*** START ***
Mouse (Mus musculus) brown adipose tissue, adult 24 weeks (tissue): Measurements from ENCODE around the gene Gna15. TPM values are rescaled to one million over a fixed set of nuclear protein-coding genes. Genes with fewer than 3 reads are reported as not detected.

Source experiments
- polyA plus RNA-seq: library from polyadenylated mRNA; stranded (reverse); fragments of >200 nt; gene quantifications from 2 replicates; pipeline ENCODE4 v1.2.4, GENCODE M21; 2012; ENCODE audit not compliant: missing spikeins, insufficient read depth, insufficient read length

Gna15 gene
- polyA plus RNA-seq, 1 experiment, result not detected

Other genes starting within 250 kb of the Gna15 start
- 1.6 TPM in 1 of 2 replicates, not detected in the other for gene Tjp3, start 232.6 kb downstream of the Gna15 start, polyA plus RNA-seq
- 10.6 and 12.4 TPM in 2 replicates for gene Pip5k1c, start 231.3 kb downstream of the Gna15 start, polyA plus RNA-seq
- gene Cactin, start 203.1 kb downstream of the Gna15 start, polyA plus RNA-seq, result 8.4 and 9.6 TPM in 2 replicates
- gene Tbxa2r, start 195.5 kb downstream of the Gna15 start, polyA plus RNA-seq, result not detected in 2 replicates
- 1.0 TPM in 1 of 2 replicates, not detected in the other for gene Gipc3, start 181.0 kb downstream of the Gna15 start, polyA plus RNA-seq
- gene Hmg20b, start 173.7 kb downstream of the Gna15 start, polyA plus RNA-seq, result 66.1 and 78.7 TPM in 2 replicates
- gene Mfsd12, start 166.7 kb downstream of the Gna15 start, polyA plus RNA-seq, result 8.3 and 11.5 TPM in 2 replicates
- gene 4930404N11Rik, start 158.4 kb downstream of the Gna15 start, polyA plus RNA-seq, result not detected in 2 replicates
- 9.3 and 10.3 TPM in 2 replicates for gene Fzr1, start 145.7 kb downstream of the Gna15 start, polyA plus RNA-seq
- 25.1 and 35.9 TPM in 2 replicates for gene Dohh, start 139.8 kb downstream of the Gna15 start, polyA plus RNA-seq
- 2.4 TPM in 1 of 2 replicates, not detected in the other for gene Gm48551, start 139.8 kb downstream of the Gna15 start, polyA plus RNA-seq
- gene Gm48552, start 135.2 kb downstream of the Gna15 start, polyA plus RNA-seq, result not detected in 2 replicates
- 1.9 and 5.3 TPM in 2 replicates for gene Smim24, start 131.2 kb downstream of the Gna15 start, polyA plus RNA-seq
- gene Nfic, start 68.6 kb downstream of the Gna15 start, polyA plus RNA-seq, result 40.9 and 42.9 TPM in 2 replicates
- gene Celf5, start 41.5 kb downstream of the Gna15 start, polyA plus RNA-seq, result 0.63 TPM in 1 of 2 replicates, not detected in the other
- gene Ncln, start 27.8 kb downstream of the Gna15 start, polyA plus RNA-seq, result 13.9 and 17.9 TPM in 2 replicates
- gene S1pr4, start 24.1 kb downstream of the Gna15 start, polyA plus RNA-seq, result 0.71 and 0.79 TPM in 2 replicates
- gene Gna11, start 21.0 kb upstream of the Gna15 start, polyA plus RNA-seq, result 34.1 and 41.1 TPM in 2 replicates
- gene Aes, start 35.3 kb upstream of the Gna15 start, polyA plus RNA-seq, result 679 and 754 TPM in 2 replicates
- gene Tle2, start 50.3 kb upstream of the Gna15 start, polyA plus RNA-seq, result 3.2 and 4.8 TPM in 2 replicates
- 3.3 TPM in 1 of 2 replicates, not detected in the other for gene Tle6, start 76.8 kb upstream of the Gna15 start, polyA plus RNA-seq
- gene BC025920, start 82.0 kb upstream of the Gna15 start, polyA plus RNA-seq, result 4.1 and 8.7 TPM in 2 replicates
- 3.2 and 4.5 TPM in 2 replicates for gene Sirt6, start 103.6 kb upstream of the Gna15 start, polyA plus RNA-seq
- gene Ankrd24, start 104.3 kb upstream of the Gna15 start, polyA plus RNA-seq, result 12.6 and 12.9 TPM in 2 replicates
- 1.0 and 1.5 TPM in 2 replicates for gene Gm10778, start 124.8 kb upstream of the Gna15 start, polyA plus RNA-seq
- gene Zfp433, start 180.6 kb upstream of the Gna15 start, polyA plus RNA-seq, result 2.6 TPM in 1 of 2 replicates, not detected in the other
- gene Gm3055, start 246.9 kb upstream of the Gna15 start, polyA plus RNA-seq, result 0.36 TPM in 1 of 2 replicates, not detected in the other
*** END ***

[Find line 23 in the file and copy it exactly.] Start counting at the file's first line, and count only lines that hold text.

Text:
- gene S1pr4, start 24.1 kb downstream of the Gna15 start, polyA plus RNA-seq, result 0.71 and 0.79 TPM in 2 replicates